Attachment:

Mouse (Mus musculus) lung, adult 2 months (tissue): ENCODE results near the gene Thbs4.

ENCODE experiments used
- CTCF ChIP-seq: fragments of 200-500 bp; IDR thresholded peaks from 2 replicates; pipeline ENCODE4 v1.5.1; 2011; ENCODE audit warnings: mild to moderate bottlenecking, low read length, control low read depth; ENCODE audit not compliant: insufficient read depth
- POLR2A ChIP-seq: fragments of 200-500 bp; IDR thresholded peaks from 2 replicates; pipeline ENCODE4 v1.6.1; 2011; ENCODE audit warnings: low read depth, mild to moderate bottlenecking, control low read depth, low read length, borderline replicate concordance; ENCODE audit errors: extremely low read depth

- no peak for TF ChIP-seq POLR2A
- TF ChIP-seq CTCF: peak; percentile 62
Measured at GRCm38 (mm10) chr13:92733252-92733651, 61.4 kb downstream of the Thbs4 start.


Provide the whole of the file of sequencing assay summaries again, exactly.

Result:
Mouse (Mus musculus) lung, adult 2 months (tissue): ENCODE results near the gene Thbs4.

ENCODE experiments used
- CTCF ChIP-seq: fragments of 200-500 bp; IDR thresholded peaks from 2 replicates; pipeline ENCODE4 v1.5.1; 2011; ENCODE audit warnings: mild to moderate bottlenecking, low read length, control low read depth; ENCODE audit not compliant: insufficient read depth
- POLR2A ChIP-seq: fragments of 200-500 bp; IDR thresholded peaks from 2 replicates; pipeline ENCODE4 v1.6.1; 2011; ENCODE audit warnings: low read depth, mild to moderate bottlenecking, control low read depth, low read length, borderline replicate concordance; ENCODE audit errors: extremely low read depth

- no peak for TF ChIP-seq POLR2A
- TF ChIP-seq CTCF: peak; percentile 62
Measured at GRCm38 (mm10) chr13:92733252-92733651, 61.4 kb downstream of the Thbs4 start.